Recipient of one of the more controversial Cannes Best Director awards of recent memory (for “Kinatay,” a film we found problematic, to say the least), Filipino director Brillante Mendoza returns to screens and to the festival circuit with “Captive,” which marks, if not a departure from his previous style, then a welcome evolution of it. Based on real events, it is an account — by turns thrilling, moving, and harrowing — of the kidnapping ordeal of a group of holidaymakers from a resort in the Philippines; an ordeal which lasts over a year for some. It is as though, conducted by the lightning rod of a dramatic, dynamic narrative (something his previous films can be accused of lacking), Mendoza’s style is finally harnessed, channeled and focused, delivering a jolt of electric authenticity that sends currents of immediacy coursing through the film’s veins.
In this endeavor he is helped by yet another fine, egoless turn from Isabelle Huppert (somehow “performance” feels like the wrong word, so completely naturalistic does it feel), but really it’s no more than he gets from his whole cast — professional actors and amateurs alike. That he achieves this effect by, to a certain extent, actually subjecting his players to many of the hardships and discomforts that real-life kidnap victims in similar circumstances might undergo is obvious. But that’s not to say there is any sense of a “Tropic Thunder“-style “just drop ’em in the jungle and film what happens” approach. There is real authorial intent here, as demonstrated in deliberate framing and editing, and controlled stylistic flourishes that mostly serve to enhance rather than detract from the film’s feeling of realism.
And yet the story begins with a sequence as close to an action movie as we’re ever likely to see from Mendoza. A group of foreign and local holidaymakers, strangers to one another, have the calm of their vacation shattered in the night by a group of Muslim extremist guerillas known as Abu Sayyaf. Kidnapped for reasons political, religious and financial, and held for ransom, the captives respond in different ways to their situation, cycling through emotions, forming and dissolving bonds with each other and with their captors, some being arbitrarily killed, others raising their ransom and being released, still others existing in a limbo of dread and prolonged marches through the jungle. Meanwhile, over the two-hour running time we get to know the captors too, enough to have them be differentiated, but never so much they become sympathetic. Objectivity is not Mendoza’s aim, nor even really the vicarious subjectivity of seeing through someone else’s eyes. Mendoza seems to want us to look through our own eyes, and see the world he presents almost unmediated: if his actors are to experience firsthand what is it to be a captive, then so, it seems, are his audience.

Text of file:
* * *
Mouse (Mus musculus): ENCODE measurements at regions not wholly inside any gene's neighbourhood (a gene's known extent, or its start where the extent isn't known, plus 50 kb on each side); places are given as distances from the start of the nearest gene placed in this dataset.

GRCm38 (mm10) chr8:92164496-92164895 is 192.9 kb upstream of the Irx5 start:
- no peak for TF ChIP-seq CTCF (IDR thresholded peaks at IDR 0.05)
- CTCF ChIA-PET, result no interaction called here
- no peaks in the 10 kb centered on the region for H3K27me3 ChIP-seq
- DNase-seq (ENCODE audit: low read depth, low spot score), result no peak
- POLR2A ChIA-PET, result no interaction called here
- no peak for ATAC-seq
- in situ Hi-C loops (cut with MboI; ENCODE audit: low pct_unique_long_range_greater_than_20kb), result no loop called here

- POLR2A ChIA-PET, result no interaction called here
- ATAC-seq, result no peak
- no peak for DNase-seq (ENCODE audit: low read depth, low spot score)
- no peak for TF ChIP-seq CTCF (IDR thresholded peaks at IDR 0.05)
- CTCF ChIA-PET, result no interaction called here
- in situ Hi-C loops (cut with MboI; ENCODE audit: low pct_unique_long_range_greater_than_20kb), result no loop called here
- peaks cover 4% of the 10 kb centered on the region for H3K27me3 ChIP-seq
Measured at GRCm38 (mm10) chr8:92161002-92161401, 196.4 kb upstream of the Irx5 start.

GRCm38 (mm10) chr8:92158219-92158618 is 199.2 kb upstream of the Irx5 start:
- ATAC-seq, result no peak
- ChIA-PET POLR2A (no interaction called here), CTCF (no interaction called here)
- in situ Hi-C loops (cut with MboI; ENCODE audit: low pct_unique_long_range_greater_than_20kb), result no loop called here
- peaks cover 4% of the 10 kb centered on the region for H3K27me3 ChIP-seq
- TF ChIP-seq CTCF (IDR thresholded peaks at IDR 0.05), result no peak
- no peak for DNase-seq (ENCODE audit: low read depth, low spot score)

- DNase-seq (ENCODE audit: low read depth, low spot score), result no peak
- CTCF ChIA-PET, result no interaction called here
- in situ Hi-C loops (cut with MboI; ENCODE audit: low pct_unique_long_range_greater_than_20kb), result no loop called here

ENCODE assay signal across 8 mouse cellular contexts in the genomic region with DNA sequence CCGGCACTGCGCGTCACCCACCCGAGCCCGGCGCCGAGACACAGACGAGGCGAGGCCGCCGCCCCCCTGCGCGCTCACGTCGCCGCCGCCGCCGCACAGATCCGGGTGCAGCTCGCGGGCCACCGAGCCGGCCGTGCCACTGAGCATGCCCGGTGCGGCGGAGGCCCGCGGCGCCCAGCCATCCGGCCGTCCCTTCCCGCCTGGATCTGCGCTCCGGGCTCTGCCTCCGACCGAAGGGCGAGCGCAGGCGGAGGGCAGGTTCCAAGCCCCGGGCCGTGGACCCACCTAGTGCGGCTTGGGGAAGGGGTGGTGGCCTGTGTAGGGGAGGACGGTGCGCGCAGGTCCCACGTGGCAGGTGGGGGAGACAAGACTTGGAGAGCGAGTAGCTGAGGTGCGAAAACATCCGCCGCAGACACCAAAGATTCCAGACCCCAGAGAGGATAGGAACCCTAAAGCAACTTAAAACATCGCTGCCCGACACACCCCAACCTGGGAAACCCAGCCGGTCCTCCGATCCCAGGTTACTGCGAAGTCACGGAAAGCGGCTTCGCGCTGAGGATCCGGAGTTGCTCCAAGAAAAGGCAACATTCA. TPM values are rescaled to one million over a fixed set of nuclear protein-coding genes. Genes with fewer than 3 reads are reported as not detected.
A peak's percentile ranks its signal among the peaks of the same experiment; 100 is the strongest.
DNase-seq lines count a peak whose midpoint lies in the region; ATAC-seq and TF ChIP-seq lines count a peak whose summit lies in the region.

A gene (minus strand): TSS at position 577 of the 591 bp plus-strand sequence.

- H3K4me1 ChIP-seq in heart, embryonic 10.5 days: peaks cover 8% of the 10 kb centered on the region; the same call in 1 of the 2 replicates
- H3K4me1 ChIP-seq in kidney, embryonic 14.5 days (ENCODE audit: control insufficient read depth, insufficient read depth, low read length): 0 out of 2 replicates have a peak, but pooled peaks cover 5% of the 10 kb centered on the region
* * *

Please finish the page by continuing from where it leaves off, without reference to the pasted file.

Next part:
On very rare occasions, though, the carefully maintained illusion of authenticity slips, and we actually feel Mendoza directing us to make thematic connections. The film features a Christian burial and a Muslim one, and while they happen at different times, both are shot exactly the same way, as though we are being nudged unsubtly towards drawing some otherwise unsupported conclusion about how, “Hey! We’re not so different after all!” Similarly, the use of the hokey camera screen at one point (a black border and a red REC in one corner) is an unnecessary distraction from what is truly a powerhouse acting scene. When the veil falls like this, we are jarred back into remembering we are watching a fiction and that events on screen, for all they have felt organic, have been arranged just so. Thankfully, these instances are rare and the majority of the picture so skillfully realized that we are soon immersed in the experience once again.
And it is an experience. What Mendoza has brought into being here is not remarkable for the ideas it espouses or the intellectual sophistication of its themes. Instead it is noteworthy because seldom does a film exist so successfully on such a visceral, moment-by-moment level. Perhaps there are viewers who will wish for more from it, more cud to chew on after the fact, but the purity of the film’s intent to simply submerge the viewer in the moment, and its consistent success at doing just that, is immensely admirable in its own right. The film starts with the kidnapping and ends the instant the kidnapping itself has ended, with nobody getting any back story or any epilogue. And so it is revealed that this is not the story of a person, or even a group of people or an event, it is simply the story of an experience: of what happened, how it felt, and what happened next.
So there is little philosophy here, and perhaps the effect of the film, being visceral and immediate, is largely transient. It’s true that its pleasures are readily available and don’t require gymnastic levels of intellectualization after the fact to appreciate or, if we dare write that dirty word, be entertained by. The fact that “Captive” is not difficult to get caught up in, and not difficult to puzzle out, may make it a poor film to those who equate “difficult” with “good.” And no doubt those who hailed the boring-boring-shocking-boring rhythm of “Kinatay” as some sort of avant garde genius masterstroke will be disappointed that Mendoza has, in the sense of including a story and allowing new things to happen from one scene to the next, gone mainstream. But in bringing his observational style to heel at the service of a discernible narrative, Mendoza has actually managed to invigorate both a potentially tired story, and his own potentially tiring tendencies, and to create a work of urgency you live, rather than watch. [A-]